Wearing the Body of Visions cover from

Wearing the Body of Visions

2nd ed. © 1995


We are the dance of existence and non-existence. Unless we know this -- Tantra is impossible. But, whether we understand it or not -- Tantra is continually performing itself; it is what is happening.


To practise Tantra, is to plummet into wisdom-fire and re-emerge wearing the body of visions. Tantra is radically positive insanity; the commitment, based on the experience of emptiness, to disappear without a trace into every moment. Tantra is the hot blood of kindness -- the commitment, based on the fleeting apparitions we name reality, to be totally identified with outrageous expressions of what we essentially are. Tantra conjures with the electricity of being: the shimmering voltage that crackles ecstatically between emptiness and form. Tantra is the alchemy of subtle appearance -- the way of transformation that allows us to re-create ourselves limitlessly according to the kaleidoscopic pattern of moments that comprises our experience of life.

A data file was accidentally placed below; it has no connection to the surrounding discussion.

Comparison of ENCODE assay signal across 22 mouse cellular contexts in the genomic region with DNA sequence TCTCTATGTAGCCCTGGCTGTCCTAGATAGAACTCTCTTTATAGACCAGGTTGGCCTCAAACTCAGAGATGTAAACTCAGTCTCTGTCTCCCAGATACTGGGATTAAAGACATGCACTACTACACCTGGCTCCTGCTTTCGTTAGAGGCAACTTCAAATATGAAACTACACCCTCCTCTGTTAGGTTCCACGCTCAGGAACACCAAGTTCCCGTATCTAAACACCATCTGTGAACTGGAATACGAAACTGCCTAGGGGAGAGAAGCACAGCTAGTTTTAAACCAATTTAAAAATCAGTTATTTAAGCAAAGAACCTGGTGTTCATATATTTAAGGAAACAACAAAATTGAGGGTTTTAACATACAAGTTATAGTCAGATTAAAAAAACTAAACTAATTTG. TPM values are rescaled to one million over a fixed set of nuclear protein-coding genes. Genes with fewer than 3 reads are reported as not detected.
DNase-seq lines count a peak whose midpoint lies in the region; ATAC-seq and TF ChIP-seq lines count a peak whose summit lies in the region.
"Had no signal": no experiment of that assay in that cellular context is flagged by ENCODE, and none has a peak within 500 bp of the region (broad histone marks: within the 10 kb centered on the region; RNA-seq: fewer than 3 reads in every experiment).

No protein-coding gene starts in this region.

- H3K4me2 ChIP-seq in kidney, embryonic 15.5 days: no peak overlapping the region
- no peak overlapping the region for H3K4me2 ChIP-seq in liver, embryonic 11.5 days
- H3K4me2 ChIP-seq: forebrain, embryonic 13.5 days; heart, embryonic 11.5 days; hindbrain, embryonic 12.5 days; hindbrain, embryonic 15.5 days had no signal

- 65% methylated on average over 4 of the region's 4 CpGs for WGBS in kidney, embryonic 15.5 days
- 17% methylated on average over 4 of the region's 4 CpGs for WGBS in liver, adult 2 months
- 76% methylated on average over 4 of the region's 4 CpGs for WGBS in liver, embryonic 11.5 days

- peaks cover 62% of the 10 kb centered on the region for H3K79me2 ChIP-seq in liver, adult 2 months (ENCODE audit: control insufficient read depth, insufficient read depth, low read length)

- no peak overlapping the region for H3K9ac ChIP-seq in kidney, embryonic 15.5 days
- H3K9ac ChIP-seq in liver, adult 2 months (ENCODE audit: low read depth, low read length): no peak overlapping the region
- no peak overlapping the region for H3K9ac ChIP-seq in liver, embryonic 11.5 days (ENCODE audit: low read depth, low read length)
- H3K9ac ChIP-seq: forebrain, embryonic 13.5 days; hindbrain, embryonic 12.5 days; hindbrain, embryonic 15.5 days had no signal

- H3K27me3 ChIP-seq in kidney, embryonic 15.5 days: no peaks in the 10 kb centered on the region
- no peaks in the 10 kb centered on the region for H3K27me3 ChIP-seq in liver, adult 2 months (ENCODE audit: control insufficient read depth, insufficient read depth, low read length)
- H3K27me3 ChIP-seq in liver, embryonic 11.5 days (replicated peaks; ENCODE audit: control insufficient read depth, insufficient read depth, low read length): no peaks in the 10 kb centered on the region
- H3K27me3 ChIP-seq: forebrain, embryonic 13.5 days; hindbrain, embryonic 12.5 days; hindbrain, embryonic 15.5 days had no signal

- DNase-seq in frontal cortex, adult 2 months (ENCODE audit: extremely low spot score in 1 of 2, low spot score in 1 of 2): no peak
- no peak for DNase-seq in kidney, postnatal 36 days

Tantra is known as the short path, the sudden path -- the direct line to the summit. Emptiness or voidness is the peak realisation of the Sutric path; but, that is where Tantra begins. Safer paths circle the mountain laboriously; the mountaineers trudge along heavily equipped with the sophisticated safety precautions of philosophy and codified ethics. But Tantra scales the vertical face without oxygen. The climbers ascend naked. They’re exposed to the sun, wind, snow and frost of the Lama. They reach the peak very quickly; but, sometimes they fall.